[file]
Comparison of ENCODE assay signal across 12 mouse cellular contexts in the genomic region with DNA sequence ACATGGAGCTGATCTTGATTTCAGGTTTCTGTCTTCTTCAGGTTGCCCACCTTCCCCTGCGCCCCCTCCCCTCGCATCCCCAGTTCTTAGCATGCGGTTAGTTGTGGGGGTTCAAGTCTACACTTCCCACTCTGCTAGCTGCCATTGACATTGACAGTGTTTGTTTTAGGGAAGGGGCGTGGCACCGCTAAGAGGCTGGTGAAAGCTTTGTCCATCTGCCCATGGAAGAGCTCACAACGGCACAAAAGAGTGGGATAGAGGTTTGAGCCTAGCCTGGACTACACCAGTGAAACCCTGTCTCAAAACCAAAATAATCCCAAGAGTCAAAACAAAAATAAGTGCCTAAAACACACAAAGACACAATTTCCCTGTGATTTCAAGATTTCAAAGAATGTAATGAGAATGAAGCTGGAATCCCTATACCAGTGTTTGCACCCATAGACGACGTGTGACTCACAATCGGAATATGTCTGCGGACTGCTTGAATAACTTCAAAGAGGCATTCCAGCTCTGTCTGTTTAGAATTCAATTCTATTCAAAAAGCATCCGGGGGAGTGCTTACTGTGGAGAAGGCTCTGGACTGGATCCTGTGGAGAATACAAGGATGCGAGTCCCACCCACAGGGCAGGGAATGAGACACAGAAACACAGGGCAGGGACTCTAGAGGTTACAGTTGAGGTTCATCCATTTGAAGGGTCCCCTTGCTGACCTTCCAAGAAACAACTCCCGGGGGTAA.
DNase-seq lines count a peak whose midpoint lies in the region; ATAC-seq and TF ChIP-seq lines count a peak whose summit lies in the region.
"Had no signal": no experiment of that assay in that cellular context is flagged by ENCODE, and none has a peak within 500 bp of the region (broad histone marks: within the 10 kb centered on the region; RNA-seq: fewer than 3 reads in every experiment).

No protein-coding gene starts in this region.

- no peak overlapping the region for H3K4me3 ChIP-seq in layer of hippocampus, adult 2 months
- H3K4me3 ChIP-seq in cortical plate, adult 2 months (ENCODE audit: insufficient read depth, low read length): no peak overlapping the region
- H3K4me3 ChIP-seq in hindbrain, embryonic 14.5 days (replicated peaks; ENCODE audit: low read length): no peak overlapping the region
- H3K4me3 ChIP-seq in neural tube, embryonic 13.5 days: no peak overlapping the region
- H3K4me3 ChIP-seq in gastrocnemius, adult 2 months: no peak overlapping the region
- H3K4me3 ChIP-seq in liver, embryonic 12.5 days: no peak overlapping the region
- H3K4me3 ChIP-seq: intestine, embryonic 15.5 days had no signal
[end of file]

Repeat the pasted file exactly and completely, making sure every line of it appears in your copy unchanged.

Comparison of ENCODE assay signal across 12 mouse cellular contexts in the genomic region with DNA sequence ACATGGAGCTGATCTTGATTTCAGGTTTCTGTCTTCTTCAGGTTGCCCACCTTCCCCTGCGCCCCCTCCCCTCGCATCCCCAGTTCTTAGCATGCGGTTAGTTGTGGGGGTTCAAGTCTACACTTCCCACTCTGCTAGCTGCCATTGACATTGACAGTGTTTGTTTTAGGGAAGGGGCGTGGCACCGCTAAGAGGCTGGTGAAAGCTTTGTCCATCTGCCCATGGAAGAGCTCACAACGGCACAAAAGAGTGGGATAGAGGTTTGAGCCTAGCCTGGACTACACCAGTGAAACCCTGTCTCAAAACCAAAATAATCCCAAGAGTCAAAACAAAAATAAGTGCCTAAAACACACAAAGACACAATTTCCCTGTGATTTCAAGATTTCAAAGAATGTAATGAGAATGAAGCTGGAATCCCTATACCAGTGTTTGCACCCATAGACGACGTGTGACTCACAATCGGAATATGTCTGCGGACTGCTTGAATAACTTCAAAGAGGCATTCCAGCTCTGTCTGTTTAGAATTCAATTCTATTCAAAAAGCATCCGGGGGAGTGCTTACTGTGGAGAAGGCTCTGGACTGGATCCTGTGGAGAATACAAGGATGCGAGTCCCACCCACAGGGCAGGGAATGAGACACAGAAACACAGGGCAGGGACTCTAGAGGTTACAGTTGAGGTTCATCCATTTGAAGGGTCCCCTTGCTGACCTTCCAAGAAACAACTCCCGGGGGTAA.
DNase-seq lines count a peak whose midpoint lies in the region; ATAC-seq and TF ChIP-seq lines count a peak whose summit lies in the region.
"Had no signal": no experiment of that assay in that cellular context is flagged by ENCODE, and none has a peak within 500 bp of the region (broad histone marks: within the 10 kb centered on the region; RNA-seq: fewer than 3 reads in every experiment).

No protein-coding gene starts in this region.

- no peak overlapping the region for H3K4me3 ChIP-seq in layer of hippocampus, adult 2 months
- H3K4me3 ChIP-seq in cortical plate, adult 2 months (ENCODE audit: insufficient read depth, low read length): no peak overlapping the region
- H3K4me3 ChIP-seq in hindbrain, embryonic 14.5 days (replicated peaks; ENCODE audit: low read length): no peak overlapping the region
- H3K4me3 ChIP-seq in neural tube, embryonic 13.5 days: no peak overlapping the region
- H3K4me3 ChIP-seq in gastrocnemius, adult 2 months: no peak overlapping the region
- H3K4me3 ChIP-seq in liver, embryonic 12.5 days: no peak overlapping the region
- H3K4me3 ChIP-seq: intestine, embryonic 15.5 days had no signal